Naudé also had interesting ideas on the locale where a library should be located. “While centrally located within the community it serves, a library should be at some distance from the noisiest streets. It should, if possible, be situated between some spacious court and a pleasant garden, from which it may enjoy good light, a wide and agreeable prospect, and pure air, unpolluted by marshes, sinks, or dunghills; the whole arrangement so well planned and ordered that it is compelled to share nothing unpleasant or obviously inconvenient.”[8]

Probably the most famous library that Naudé helped shape, and in which he served as librarian, was the Bibliothéque Mazarine in Paris, the library of Cardinal Jules Mazarin. Naudé spent ten years of his life improving and shaping the Bibliothéque. It became the first public library in France because of Naudé’s insistence and was open to the public as early as 1644.[9]


Including works edited by him, a list of ninety-two pieces is given in the Naudaeana. The principal ones are:

  • Le Marfore, ou discours contre les libelles (Paris, 1620), very rare, reprinted 1868;
  • Instruction à la France sur la vérité de l'histoire des Frères de la Roze-Croix (1623, 1624), displaying their impostures;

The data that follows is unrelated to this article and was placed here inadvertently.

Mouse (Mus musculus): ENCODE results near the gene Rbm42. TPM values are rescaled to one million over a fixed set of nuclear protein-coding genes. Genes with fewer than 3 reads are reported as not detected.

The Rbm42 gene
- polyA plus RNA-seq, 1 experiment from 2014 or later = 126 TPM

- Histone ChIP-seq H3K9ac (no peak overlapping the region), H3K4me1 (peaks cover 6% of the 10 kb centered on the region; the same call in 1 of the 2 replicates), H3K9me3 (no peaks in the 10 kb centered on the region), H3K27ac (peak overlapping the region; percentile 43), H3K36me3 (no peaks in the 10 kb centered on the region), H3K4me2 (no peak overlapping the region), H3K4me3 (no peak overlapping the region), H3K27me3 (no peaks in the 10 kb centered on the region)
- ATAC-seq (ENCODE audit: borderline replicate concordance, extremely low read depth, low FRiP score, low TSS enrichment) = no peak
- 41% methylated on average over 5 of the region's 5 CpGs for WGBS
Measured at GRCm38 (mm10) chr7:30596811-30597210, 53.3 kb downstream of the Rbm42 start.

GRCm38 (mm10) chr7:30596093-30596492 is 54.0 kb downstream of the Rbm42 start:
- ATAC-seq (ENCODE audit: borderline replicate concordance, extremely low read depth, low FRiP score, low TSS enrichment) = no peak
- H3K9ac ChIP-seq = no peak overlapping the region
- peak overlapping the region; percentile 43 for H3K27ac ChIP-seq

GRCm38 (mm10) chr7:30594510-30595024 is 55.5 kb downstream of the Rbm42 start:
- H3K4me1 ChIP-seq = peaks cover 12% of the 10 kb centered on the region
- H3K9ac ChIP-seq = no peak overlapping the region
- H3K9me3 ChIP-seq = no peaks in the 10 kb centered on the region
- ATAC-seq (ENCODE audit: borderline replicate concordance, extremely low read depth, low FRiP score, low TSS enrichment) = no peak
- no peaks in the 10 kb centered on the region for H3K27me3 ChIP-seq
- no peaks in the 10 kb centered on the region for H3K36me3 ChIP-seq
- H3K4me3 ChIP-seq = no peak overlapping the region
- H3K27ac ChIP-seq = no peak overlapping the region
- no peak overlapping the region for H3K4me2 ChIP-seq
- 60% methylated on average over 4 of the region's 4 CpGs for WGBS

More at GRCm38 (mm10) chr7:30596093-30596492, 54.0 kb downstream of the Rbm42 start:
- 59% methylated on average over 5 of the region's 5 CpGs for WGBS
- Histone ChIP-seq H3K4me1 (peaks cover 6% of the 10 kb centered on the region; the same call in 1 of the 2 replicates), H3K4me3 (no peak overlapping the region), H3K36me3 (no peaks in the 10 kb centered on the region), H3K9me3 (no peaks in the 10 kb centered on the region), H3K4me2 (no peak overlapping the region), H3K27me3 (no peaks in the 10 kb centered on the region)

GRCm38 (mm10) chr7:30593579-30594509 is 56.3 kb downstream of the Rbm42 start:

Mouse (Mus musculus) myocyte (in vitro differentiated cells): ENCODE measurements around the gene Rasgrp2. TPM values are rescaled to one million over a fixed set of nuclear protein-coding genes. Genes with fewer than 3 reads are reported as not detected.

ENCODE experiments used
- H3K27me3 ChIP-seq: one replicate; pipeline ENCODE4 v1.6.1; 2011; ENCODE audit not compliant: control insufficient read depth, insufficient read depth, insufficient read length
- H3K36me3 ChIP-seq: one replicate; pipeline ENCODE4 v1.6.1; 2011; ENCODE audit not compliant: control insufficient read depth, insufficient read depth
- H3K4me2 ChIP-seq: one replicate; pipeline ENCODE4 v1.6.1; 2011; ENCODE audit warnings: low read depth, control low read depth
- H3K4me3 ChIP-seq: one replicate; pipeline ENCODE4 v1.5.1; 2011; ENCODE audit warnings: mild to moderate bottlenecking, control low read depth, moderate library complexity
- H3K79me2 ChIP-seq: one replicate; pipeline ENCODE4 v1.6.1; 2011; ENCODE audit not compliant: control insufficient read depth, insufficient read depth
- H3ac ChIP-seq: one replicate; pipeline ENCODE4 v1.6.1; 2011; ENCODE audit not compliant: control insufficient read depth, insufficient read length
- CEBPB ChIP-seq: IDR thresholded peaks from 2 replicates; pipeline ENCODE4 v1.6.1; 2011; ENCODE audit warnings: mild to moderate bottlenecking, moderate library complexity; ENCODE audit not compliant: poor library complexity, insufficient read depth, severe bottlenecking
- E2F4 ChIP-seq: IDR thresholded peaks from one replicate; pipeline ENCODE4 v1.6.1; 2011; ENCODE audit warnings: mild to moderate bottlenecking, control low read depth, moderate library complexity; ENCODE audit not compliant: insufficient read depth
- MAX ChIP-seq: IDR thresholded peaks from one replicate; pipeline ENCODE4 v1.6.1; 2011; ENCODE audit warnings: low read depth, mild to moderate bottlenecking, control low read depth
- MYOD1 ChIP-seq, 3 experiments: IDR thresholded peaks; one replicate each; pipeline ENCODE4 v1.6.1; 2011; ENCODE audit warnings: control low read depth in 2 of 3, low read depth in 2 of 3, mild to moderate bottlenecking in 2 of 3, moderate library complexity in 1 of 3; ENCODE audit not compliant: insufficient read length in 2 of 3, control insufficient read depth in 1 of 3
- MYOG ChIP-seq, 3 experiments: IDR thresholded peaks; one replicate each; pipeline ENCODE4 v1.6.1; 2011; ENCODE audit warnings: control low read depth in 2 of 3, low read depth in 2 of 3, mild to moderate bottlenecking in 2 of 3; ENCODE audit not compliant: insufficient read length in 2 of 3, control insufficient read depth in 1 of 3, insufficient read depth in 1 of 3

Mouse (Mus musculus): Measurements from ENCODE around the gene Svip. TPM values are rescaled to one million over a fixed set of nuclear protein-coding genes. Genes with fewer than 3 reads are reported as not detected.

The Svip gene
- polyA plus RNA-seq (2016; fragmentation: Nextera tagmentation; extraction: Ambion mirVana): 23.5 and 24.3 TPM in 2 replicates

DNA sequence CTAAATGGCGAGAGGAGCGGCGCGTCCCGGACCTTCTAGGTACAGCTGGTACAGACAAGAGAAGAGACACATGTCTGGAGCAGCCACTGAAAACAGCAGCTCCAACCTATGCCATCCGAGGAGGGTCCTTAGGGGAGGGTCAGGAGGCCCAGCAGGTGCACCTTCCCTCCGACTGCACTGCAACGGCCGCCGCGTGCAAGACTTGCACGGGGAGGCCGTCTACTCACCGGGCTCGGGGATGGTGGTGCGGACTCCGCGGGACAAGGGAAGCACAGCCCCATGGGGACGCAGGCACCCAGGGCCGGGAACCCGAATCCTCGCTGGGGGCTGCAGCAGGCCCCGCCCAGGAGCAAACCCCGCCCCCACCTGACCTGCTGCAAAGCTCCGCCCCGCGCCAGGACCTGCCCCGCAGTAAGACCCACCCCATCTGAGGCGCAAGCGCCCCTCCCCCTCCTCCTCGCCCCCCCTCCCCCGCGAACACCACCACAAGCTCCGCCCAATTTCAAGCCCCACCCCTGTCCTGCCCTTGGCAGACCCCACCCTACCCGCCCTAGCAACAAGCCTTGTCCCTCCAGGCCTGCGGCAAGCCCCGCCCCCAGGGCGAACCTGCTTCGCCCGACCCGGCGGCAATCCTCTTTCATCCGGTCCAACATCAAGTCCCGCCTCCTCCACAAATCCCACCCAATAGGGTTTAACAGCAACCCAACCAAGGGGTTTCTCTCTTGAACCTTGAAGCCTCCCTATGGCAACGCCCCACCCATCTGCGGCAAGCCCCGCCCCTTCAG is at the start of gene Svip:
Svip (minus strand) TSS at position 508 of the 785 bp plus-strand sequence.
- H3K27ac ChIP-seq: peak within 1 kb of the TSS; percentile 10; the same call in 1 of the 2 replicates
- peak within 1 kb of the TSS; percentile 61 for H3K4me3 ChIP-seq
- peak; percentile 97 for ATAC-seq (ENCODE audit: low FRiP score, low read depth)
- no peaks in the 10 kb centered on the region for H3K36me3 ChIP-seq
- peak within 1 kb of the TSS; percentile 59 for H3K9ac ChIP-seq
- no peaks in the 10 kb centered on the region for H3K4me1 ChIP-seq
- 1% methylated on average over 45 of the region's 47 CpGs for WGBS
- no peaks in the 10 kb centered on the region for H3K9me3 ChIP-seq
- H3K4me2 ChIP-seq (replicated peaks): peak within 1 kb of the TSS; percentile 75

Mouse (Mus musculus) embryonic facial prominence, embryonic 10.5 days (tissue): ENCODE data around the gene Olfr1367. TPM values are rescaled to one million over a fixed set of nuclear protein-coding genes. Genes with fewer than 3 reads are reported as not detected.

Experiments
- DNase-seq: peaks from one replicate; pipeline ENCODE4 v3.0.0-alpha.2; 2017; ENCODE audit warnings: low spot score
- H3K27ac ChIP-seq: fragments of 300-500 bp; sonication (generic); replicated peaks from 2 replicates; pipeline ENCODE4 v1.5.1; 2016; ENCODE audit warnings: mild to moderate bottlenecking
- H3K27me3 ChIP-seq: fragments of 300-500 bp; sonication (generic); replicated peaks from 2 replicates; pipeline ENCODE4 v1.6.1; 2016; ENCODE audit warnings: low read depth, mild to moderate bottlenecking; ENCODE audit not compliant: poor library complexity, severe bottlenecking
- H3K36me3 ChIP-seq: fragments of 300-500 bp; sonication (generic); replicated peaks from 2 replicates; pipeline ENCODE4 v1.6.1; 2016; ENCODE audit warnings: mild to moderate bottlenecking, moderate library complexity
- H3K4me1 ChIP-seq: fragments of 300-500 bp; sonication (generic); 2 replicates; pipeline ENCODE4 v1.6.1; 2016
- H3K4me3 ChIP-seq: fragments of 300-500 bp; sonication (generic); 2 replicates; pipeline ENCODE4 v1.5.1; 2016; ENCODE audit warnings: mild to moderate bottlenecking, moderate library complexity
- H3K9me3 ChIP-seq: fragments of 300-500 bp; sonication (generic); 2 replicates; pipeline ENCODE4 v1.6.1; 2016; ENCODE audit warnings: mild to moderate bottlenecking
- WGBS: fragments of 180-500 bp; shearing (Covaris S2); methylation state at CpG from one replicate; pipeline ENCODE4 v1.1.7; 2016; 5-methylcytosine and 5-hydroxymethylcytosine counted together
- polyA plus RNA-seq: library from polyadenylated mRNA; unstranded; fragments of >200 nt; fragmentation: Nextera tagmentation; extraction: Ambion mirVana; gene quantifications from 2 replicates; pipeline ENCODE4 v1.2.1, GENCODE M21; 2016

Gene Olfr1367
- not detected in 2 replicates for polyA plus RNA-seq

• Apologie pour tous les grands personages faussement soupçonnez de magie (1625, 1653, 1669, 1712), Pythagoras, Socrates, Thomas Aquinas Jerome Cardan and Solomon are among those defended;
  • Advis pour dresser une bibliothèque (1627, 1644, 1676; translated by John Evelyn, 1661), full of sound and liberal views on librarianship and considered as a founding stone of library science;
  • Addition à l'histoire de Louys XI (1630), this includes an account of the origin of printing;
  • Bibliographia politica (Venice, 1633, etc.; in French, 1642);
  • De studio liberali syntagma (1632, 1654), a practical treatise found in most collections of directions for studies;
  • De studio militari syntagma (1637), esteemed in its day;
  • Considérations politiques sur les coups d'état. A disciple of Machiavelli, he considered that politics must be rendered "autonomous from morality, sovereign in relation to religion"[10]

A Bibliotheca Pontificia was completed and seen into print by Louis Jacob.[11]

Advice on establishing a library